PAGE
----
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IRS’s Top 12 Tax Scams for 2016: The ‘Dirty Dozen’

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Almost as certain as death and taxes is the perennial appearance during tax season of scammers and evaders.

Con artists steal personal information, gull the elderly and promote schemes to the unsophisticated to avoid taxes or increase refunds. Some venal taxpayers don’t need help, and instead finagle their returns to win undeserved benefits or lower liabilities.

Every year, the Internal Revenue Service issues a “dirty dozen” list of a variety of common scams that taxpayers may encounter anytime but especially during filing season as people prepare their returns or hire people to help with their taxes.

The agency notes that illegal scams can result in significant penalties and interest and possible criminal prosecution. IRS Criminal Investigation works closely with the Department of Justice to shut down scams and prosecute the criminals behind them.

The agency also offers a variety of ways to obtain tax information.

Following are this year’s “dirty dozen” as prepared by the IRS:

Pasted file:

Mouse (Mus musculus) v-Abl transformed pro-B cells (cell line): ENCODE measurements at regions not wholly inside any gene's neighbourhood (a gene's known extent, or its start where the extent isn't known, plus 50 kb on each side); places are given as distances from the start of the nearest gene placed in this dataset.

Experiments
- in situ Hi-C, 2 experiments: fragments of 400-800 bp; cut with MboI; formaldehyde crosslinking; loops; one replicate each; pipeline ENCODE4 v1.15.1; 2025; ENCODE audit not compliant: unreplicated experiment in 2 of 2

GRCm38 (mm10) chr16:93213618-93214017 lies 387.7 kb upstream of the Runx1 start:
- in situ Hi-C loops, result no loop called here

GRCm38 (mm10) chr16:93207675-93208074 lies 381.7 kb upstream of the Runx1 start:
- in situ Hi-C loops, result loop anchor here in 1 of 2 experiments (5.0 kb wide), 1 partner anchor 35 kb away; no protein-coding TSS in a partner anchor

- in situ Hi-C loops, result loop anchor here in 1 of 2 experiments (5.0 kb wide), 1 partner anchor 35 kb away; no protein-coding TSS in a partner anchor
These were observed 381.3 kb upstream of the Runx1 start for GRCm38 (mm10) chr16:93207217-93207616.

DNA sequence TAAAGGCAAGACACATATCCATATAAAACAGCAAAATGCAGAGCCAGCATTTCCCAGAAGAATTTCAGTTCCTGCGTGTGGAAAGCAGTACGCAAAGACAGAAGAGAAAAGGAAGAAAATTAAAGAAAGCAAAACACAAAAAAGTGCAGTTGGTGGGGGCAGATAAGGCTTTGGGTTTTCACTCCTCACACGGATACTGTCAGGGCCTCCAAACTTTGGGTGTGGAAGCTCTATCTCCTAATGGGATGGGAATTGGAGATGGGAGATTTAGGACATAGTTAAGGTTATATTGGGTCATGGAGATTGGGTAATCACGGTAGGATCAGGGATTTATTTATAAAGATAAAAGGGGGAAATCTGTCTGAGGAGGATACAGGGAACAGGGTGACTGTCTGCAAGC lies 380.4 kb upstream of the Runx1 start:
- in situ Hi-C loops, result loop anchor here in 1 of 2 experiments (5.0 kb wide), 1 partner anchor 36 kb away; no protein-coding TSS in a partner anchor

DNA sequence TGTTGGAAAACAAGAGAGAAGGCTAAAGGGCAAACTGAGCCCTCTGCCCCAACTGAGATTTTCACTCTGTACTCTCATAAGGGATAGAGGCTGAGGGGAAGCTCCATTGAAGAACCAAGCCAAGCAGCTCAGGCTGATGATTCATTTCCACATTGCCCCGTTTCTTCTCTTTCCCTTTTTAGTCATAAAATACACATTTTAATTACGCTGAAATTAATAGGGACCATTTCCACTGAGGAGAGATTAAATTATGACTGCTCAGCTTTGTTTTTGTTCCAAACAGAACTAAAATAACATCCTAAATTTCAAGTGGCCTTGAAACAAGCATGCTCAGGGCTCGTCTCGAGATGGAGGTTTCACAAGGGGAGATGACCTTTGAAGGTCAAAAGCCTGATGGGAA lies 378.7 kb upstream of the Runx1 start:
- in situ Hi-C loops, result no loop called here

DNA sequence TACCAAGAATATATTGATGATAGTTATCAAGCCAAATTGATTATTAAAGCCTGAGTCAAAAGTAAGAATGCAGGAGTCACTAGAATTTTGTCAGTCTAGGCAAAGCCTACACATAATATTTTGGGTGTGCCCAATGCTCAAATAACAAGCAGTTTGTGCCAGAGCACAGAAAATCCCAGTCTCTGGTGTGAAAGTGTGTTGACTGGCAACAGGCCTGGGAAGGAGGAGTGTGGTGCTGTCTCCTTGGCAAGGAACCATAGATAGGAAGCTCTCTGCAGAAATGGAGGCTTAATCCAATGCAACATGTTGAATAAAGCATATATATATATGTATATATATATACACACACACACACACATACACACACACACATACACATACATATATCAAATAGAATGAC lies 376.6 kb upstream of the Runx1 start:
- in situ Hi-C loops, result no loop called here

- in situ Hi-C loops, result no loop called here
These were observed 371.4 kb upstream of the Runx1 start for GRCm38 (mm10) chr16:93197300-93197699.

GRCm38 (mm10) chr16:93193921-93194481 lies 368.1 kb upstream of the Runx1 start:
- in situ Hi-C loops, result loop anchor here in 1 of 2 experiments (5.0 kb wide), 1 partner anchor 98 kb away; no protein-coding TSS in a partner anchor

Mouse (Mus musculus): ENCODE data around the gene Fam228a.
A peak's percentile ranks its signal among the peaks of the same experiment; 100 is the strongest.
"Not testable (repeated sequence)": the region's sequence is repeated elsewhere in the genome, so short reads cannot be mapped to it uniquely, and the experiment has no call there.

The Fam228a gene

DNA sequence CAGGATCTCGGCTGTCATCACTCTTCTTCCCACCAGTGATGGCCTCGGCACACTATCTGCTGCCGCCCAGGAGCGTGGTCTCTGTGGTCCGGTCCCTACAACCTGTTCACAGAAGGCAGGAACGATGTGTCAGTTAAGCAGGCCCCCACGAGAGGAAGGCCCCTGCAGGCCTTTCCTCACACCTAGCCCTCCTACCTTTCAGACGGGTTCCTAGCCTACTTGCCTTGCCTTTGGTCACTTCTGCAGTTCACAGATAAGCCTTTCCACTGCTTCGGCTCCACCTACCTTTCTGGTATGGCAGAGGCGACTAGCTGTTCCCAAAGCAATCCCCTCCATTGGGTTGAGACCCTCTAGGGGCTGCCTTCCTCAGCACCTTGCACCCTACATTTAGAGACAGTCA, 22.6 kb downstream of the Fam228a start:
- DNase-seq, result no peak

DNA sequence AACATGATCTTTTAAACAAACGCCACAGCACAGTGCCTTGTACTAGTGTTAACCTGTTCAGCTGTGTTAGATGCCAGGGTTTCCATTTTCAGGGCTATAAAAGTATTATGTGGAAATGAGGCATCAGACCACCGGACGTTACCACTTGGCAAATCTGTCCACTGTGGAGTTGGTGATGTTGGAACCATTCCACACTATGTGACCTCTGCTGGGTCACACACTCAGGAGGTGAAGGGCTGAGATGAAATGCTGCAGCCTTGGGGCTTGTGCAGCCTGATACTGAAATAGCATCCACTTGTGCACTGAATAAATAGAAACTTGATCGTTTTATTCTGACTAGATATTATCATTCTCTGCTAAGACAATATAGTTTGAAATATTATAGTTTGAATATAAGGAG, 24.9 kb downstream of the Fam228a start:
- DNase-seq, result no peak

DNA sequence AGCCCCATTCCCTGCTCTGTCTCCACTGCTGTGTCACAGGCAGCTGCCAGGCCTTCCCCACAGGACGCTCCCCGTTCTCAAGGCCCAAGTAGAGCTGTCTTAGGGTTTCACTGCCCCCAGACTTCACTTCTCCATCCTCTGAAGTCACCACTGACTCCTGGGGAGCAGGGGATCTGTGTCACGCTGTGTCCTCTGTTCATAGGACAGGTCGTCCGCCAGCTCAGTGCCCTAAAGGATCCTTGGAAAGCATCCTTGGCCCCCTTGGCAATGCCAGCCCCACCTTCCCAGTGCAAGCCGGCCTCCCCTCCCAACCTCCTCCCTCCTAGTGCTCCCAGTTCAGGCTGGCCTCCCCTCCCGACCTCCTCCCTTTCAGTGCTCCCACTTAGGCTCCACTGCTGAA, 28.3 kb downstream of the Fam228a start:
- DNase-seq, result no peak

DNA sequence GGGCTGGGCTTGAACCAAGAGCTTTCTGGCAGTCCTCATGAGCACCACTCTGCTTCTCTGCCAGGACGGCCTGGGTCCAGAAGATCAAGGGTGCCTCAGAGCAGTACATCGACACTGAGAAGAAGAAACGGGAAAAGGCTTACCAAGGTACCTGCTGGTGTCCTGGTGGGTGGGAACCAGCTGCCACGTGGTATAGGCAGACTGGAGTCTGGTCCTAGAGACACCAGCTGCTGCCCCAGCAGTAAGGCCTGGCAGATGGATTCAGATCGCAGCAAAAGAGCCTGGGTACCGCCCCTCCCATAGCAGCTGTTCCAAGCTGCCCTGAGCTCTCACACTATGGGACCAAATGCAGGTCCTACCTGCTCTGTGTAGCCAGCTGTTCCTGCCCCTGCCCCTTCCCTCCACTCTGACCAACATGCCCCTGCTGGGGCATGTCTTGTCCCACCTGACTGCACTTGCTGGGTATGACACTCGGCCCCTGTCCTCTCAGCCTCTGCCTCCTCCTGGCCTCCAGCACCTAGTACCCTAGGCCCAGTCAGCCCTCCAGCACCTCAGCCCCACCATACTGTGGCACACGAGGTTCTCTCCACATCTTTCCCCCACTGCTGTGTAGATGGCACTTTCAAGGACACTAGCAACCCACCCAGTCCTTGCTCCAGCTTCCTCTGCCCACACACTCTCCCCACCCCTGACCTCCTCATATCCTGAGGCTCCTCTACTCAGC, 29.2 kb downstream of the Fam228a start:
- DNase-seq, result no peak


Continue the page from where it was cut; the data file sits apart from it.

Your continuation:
Identity Theft

1. Identity Theft

Tax-related identity theft, in which someone uses a stolen Social Security number to file a tax return claiming a fraudulent refund, remains a chief concern for the IRS.

And with good reason. A recent study found that some two-thirds of taxpayers thought identity theft “could never happen to me,” often making them easy prey for scammers.

In fiscal 2015, the IRS initiated 776 identity-theft-related investigations, resulting in 774 sentencings through its enforcement efforts.

“We urge people to use caution when viewing emails, receiving telephone calls or getting advice on tax issues because scams can take on many sophisticated forms,” IRS commissioner John Koskinen said.

“Keep your personal information secure by protecting your computers and only giving out your Social Security numbers when absolutely necessary.”